Not April Fool: Coffee in your wine

Can it be only a coincidence that the nation’s first coffee-infused red wine rolls out to a waiting nation on April Fool’s Day?

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Despite the sad old joke about coffee and wine producing a wakeful drunk, this rumor appears to be true, at least according to the Modesto Bee, home-town newspaper of giant E. & J. Gallo. Gallo’s Apothic label of modest California reds will adorn the coming bottles of Apothic Brew, a secret-recipe blend of Lodi-grown Petite Sirah, Teroldego, Cabernet Sauvignon, Zinfandel and more, all “infused” with a shot of cold-brew coffee.

“Red wine is often described with words related to coffee, like roasted or mocha or nutty. So Apothic Brew takes it one step further,” Bee reporter Marijke Rowland wrote in the paper’s Biz Beat business section on Wednesday.

Rowland described the brew as “a subtle, yet flavorful concoction that isn’t overpowering in either direction.” Her newsroom colleagues, “who were more than happy to sample the wine in the middle of a workday,” offered generally positive opinions ranging from “it’s awesome” to “it’s not bad, really not bad,” with mellow coffee flavor perceptible in a mild wine with a smooth finish, less tart or acidic than some red wines.

our own wine-coffee blend

We tried our own wine-coffee blend once. We probably won’t do it again.

“Still, those hoping to substitute their favorite energy drink with the wine might be a tad disappointed,” Rowland observed. “One glass of Apothic Brew only has about the same amount of caffeine as regular cup of decaf coffee. So, you know, not a bunch.”

Cosmopolitan reporter Danielle Tullo, in a glowing March 14 report, exulted of the new brew, “It’s like coffee and wine had a baby!”

Queried Tullo: “Would you rather: Only ever drink wine again or only ever drink coffee again? That’s probably the hardest question of all time — and good news! Now you never have to choose, because thanks to the heroes at Apothic Wine, we now live in a world where coffee-infused red wine exists. … I had the chance to try it with an early taste test, and oh my God, the stuff is good. I’ve had my fair share of gimmick booze (hi, blue wine and hard cold brew), but the Apothic Brew is as good as your go-to red wine.”

So there you have it. I’ve got to tell you that I’m not sure I’ll try this stuff. It’s not the coffee-and-wine mix, which actually sounds like it could be appealing. It’s the Apothic thing. In my continuing quest for inexpensive wines of good value – a quest that’s been accelerated this month in our Wine Focus: How low can you go? – I’ve actually tried Apothic’s wines, but to be honest, they didn’t ring my chimes with their well-made but personally unappealing industrial style, overly sweet, with oaky vanilla and, yes, black coffee notes riding over simple fruit. Not my glass of wine.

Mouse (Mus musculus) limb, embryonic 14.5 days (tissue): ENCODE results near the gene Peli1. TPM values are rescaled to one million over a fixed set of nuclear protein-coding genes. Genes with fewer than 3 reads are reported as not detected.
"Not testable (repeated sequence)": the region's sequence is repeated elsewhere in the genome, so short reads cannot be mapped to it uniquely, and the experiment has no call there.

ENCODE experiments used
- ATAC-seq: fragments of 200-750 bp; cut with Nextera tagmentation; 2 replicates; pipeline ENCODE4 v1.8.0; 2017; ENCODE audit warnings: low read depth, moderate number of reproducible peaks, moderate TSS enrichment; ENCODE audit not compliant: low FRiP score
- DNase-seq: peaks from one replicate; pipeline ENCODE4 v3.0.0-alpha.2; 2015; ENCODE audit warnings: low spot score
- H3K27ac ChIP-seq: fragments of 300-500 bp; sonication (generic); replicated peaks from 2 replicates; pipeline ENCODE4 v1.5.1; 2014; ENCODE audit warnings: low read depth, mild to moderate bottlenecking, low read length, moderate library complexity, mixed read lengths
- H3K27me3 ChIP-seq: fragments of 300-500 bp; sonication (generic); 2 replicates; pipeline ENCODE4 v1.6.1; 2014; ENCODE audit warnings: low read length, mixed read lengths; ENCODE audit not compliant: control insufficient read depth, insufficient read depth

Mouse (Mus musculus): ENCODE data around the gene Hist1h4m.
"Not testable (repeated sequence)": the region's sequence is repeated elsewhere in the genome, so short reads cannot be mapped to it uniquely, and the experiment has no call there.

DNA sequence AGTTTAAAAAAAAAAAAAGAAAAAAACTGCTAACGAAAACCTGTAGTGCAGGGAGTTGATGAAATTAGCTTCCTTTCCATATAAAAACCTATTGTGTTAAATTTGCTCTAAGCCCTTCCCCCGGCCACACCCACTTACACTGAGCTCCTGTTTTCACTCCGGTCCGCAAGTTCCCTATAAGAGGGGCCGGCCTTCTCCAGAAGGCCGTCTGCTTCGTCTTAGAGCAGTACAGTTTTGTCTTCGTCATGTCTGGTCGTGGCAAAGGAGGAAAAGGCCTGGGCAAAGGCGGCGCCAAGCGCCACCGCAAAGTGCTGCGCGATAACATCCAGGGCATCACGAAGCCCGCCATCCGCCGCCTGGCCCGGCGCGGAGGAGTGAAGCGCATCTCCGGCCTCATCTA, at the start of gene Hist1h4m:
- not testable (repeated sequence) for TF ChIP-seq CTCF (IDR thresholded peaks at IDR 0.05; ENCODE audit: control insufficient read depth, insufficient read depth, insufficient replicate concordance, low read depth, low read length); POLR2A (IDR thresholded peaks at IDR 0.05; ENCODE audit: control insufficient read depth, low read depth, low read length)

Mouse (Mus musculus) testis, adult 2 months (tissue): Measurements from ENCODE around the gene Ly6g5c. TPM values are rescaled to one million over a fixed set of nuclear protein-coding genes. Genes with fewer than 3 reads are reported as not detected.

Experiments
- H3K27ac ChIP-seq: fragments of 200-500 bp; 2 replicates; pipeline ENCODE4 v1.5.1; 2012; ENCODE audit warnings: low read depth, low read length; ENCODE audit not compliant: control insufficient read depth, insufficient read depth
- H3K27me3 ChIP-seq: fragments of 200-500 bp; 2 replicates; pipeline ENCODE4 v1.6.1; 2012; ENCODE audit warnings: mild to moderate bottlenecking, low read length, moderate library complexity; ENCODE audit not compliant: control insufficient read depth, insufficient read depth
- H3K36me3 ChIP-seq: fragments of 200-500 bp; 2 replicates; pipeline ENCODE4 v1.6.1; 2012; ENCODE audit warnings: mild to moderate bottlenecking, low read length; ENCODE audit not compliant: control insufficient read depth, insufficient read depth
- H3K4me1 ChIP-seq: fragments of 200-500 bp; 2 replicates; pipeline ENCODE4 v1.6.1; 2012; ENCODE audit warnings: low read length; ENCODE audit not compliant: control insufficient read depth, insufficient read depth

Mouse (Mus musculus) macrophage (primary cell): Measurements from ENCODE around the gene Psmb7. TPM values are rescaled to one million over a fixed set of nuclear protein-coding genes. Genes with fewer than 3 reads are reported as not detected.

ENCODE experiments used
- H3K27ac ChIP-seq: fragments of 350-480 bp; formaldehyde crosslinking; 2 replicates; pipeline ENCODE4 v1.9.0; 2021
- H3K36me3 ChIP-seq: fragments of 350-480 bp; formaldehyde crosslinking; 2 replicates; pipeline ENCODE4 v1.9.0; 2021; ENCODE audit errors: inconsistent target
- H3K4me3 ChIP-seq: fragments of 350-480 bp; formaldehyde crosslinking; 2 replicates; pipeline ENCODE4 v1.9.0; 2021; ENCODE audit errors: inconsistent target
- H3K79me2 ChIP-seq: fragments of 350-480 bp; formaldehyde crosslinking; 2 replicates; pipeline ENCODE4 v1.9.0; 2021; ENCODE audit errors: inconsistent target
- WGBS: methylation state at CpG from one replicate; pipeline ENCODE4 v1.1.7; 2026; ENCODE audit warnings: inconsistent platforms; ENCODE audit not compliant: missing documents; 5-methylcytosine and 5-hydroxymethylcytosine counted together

But wait! Why buy a blend of coffee and wine when we can make our own? Explore the concept, using quality ingredients! I tore off to the kitchen and whipped up a glass of cold-brew coffee, using Illy espresso from Trieste, fine-ground. Then I grabbed a bottle of Mas de la Devèze 2013 Côtes Catalanes Malice Rouge, a spicy, berry-scented Southwestern France Grenache-Syrah blend from California Wine Club’s International Series.

Just like a medieval apothecary (see what I did there?) I mixed, poured, tested proportions, until I came up with a blend of one part coffee to three parts wine that felt about right. I swirled. I swiffed. I tasted. I thought. And I’m going to say “Meh.” In fairness, the blend isn’t terrible. To tell you the truth, I’m sipping it as I type. But the whole in this case is less than the sum of its parts. It’s very good coffee. It’s very good wine. The mix errs toward dark and muddy, tannic and dull. The ingredients just don’t meet and mingle. I won’t do this again. And I don’t see myself buying any Apothic Brew.

How about you? Does cold-brew coffee-infused red wine ring your chimes? Tell us what you think in our WineLovers Discussion Group or our WineLovers Facebook Page!


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Today’s Tasting Reports

We’re enjoying our month-long exploration into good-value, low-price wines generally under $10 (or the equivalent in Euros, Pounds Sterling, Yen and such) in Wine Focus: How low can you go? Here are my reports on three more good cheap wines, including two French reds and an excellent white from Italy’s lake country. See below, also, for links to buying information on another half-dozen good cheap wines that I’ve enjoyed recently.